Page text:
The University Press of Mississippi was glad to get Kinsella’s manuscript, says Craig W. Gill, its editor-in-chief and acquiring editor for its extensive folklore series.  And why not? Gill asks, via email. Folklore studies has long studied emerging folkloric phenomena—office folklore, Xerox folklore, “faxlore,” and now email and user-board folklore. “Now the entire Internet is one big collection of humor, stories, folklore, and folk art,” he says. “We will be doing more books like this…and so will any publisher with a large folklore program.”

Kinsella’s qualifications for writing on such topics extend well beyond his academic training. Reports of the paranormal and supernatural are “pretty much a lifelong interest,” he says by phone while visiting his hometown, Sidney, Ohio. When he was a youth, he dragged friends along to such locations as a “cry-baby bridge” where, given appropriate encouragement or lubrication, nighttime visitors hear the cry of a baby that its mother had, long ago, tossed over the side.

Admits Kinsella: “I was the one who really promoted us going out there.”

From such Midwest Friday-night divertissements, he took to exploring psychic circles, ghost hunting, Peruvian shamanic ceremonies, UFO sightings, and other purportedly paranormal activities. Then, while Kinsella was an undergraduate at the University of California at Los Angeles, a folklorist on the faculty alerted him that it was possible to study such phenomena, for a living. “That opened up a whole new world for me,” says Kinsella. “I said to myself, ‘Oh my god, I can study these supernatural stories and beliefs?’”

From such experiences as his trip to the Waverly Hills Sanatorium, he learned that “many supernatural traditions operate in such an ingenious fashion as to motivate people to generate the very supernatural worlds these traditions portray,” as he writes in his book. With such dynamics in mind, he is now at UC Santa Barbara’s doctoral program in religious studies expanding the scope of his inquiries to take in cognitive-science perspectives on belief. But he says no amount of academic abstraction will blind him to the qualities that make folklore so fascinating. He says he also wishes, in the case of the Incunabula Papers, to celebrate their frequent playful tricksterism.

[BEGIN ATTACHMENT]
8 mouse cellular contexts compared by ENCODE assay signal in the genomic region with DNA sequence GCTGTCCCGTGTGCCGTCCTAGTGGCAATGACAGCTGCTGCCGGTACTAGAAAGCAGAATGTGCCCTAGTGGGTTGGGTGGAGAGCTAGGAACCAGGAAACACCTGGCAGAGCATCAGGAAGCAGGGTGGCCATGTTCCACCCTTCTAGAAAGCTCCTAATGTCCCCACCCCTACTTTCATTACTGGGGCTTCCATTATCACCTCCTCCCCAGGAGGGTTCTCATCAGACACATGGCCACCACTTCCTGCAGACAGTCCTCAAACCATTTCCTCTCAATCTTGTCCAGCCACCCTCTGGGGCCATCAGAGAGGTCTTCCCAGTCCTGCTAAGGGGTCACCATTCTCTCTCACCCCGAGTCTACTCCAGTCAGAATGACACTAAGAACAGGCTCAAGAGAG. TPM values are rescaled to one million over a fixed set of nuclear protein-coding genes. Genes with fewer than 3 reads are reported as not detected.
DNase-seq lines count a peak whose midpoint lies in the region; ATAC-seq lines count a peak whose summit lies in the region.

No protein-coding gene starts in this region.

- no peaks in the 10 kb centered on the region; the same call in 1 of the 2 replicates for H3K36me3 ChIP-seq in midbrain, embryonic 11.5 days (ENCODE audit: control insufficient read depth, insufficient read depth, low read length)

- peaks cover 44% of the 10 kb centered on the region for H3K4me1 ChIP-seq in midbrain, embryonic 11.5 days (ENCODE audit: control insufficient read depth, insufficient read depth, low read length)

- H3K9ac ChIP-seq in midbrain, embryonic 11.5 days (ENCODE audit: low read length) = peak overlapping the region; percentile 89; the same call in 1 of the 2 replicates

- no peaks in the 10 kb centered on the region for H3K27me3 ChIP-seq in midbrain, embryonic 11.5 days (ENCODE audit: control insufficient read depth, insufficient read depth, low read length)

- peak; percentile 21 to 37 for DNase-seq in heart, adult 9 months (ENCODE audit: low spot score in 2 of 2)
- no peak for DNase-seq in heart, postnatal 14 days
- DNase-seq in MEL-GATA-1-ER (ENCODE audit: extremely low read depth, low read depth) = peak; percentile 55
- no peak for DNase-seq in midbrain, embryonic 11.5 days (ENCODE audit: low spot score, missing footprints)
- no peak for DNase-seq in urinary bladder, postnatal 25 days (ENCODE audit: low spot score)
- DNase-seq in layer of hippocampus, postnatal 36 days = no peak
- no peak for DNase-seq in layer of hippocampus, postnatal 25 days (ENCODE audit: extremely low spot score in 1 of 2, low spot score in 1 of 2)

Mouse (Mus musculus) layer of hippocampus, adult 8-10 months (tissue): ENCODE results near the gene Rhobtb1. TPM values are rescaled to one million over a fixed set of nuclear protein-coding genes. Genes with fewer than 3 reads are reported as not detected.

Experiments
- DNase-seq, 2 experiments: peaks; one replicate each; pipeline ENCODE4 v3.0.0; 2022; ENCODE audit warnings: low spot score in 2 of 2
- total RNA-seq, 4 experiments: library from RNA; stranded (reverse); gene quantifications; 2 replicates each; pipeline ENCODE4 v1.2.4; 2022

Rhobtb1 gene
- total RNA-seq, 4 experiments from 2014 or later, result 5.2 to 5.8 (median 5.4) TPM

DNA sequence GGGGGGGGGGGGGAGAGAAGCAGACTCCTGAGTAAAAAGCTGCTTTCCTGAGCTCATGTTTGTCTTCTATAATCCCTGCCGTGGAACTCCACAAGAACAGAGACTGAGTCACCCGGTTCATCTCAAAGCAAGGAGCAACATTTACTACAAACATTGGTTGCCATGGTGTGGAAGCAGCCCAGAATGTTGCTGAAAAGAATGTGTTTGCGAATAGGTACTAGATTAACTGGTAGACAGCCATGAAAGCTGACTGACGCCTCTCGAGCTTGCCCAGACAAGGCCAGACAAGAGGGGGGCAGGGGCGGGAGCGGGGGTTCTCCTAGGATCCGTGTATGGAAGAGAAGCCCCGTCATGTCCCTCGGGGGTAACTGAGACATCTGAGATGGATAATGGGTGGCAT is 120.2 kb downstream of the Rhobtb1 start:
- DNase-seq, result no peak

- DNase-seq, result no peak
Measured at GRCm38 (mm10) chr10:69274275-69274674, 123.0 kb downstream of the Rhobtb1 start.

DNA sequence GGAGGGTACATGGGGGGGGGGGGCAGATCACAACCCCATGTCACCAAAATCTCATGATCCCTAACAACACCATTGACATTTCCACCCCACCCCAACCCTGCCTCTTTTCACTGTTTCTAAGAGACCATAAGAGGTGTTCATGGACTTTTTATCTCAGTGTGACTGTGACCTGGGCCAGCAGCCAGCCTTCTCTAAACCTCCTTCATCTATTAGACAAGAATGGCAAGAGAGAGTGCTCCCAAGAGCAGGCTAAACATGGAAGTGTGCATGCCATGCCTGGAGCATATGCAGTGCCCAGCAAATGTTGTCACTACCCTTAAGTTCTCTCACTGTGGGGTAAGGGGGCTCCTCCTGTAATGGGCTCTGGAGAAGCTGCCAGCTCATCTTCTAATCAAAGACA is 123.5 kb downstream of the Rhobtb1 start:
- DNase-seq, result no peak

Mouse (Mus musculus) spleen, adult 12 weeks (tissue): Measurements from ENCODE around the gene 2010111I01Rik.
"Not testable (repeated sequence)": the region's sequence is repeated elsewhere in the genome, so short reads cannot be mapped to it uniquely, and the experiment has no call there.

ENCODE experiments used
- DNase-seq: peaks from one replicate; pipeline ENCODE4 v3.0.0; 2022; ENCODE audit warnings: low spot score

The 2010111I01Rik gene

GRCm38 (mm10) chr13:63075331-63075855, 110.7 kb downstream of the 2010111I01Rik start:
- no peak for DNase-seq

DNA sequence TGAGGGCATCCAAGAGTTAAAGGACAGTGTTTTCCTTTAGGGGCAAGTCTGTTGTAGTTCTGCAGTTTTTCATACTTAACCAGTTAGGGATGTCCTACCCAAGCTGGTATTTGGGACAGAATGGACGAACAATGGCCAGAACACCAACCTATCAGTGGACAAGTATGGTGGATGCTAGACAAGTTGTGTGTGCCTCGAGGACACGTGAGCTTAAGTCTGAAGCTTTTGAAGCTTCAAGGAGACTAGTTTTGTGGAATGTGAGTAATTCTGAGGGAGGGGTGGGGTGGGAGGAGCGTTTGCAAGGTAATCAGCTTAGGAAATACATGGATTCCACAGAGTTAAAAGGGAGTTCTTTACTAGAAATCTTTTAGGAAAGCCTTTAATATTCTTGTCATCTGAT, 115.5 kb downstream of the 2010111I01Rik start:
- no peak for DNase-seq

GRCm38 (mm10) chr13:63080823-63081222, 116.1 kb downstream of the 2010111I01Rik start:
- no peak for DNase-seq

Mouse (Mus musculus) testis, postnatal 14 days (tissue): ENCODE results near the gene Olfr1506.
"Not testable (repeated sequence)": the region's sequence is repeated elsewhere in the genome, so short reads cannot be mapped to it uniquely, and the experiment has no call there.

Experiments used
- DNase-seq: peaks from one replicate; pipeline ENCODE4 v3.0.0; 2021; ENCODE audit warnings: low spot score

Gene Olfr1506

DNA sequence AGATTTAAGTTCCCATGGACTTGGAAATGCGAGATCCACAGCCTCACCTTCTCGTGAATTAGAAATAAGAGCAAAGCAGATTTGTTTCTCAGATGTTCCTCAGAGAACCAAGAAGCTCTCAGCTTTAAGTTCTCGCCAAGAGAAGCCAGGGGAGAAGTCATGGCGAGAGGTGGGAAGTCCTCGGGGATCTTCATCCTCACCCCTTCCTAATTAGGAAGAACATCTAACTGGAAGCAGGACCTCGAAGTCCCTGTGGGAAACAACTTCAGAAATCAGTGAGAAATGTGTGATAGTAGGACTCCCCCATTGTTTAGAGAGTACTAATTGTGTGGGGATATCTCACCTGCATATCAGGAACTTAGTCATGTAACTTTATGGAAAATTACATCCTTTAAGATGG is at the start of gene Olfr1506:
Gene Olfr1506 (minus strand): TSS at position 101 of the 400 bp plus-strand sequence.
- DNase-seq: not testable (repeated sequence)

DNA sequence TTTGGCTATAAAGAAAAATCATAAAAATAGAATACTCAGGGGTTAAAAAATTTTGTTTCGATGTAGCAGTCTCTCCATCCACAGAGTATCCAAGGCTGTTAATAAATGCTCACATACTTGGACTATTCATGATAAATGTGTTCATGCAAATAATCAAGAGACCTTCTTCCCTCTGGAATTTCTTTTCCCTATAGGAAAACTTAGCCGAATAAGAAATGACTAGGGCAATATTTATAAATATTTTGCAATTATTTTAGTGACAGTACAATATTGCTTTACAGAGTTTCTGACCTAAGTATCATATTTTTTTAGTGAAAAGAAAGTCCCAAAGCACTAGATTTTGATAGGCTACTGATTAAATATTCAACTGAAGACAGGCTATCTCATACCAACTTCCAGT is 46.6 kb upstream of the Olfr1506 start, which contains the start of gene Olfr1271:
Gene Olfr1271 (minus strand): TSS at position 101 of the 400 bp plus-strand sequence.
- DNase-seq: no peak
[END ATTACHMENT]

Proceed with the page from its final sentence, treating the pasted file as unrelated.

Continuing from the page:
The response of Joseph Matheny to Legend-Tripping Online suggests the success of Kinsella’s read on the Incunabula Papers. On his Web site, Matheny wrote that Kinsella “did an excellent job and only missed the mark with two or three of his conclusions,” which Matheny said he would clear up by writing a complementary account.

In the context of the Incunabula Papers and Ong’s Hat, something about that statement echoes beguilingly. Is Matheny offering to perpetuate the project, despite closing it down?

Or perhaps he never did shutter it. In 2001, his announcement of the termination of the project said that he and a colleague “decided today to publicly announce in the near future that the Ong’s Hat Project has now concluded.” Not only do the tenses in his statement appear slippery, but he also tantalizingly mused that he did think the Incunabula Papers “would still make a good book from a cultural anthropology perspective.”

Is Kinsella’s Legend-Tripping Online not only that book, but also, unwittingly, another phase in the whole, crazy Incunabula Papers caper?

Kinsella allows: “When you’re dealing with this…this thing, there are trickster qualities and pranks and hoaxes, and fact and fiction are so blurred that it’s really hard to make sense out of it.”